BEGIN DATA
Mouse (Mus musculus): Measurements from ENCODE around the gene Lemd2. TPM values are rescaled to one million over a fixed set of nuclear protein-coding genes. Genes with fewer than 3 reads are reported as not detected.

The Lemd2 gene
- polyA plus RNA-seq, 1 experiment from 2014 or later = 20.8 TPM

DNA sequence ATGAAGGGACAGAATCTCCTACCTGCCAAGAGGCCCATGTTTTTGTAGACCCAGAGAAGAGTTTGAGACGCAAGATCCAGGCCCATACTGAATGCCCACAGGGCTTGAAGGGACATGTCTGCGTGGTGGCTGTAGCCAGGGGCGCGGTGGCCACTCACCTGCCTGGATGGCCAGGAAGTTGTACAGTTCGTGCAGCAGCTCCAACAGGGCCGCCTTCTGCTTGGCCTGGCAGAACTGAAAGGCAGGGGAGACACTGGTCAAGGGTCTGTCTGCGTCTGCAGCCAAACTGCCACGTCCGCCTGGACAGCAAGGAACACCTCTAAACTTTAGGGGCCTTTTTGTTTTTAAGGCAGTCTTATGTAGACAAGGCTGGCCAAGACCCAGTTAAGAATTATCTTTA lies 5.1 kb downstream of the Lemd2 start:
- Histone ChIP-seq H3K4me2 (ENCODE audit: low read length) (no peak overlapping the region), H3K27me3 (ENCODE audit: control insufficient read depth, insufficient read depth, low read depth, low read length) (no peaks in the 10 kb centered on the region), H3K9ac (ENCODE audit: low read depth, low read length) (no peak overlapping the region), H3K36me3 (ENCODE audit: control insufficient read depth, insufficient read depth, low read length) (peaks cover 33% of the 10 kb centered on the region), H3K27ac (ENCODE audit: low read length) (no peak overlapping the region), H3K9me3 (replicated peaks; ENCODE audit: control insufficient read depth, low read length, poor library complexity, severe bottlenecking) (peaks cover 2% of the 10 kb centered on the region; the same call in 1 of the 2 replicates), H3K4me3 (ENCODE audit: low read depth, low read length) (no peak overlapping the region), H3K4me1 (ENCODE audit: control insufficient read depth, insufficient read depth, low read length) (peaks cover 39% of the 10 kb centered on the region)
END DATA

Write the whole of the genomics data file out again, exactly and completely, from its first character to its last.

Mouse (Mus musculus): Measurements from ENCODE around the gene Lemd2. TPM values are rescaled to one million over a fixed set of nuclear protein-coding genes. Genes with fewer than 3 reads are reported as not detected.

The Lemd2 gene
- polyA plus RNA-seq, 1 experiment from 2014 or later = 20.8 TPM

DNA sequence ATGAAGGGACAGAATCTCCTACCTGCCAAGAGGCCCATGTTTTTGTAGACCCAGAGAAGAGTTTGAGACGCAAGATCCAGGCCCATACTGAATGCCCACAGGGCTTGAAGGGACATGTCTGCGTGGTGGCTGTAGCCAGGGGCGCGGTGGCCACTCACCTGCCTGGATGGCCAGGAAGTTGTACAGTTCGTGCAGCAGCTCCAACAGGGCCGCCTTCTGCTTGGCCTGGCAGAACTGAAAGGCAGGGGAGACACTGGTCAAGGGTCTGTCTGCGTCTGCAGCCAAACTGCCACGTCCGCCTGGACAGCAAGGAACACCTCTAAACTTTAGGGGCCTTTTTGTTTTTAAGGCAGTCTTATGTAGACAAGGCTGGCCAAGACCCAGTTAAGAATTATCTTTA lies 5.1 kb downstream of the Lemd2 start:
- Histone ChIP-seq H3K4me2 (ENCODE audit: low read length) (no peak overlapping the region), H3K27me3 (ENCODE audit: control insufficient read depth, insufficient read depth, low read depth, low read length) (no peaks in the 10 kb centered on the region), H3K9ac (ENCODE audit: low read depth, low read length) (no peak overlapping the region), H3K36me3 (ENCODE audit: control insufficient read depth, insufficient read depth, low read length) (peaks cover 33% of the 10 kb centered on the region), H3K27ac (ENCODE audit: low read length) (no peak overlapping the region), H3K9me3 (replicated peaks; ENCODE audit: control insufficient read depth, low read length, poor library complexity, severe bottlenecking) (peaks cover 2% of the 10 kb centered on the region; the same call in 1 of the 2 replicates), H3K4me3 (ENCODE audit: low read depth, low read length) (no peak overlapping the region), H3K4me1 (ENCODE audit: control insufficient read depth, insufficient read depth, low read length) (peaks cover 39% of the 10 kb centered on the region)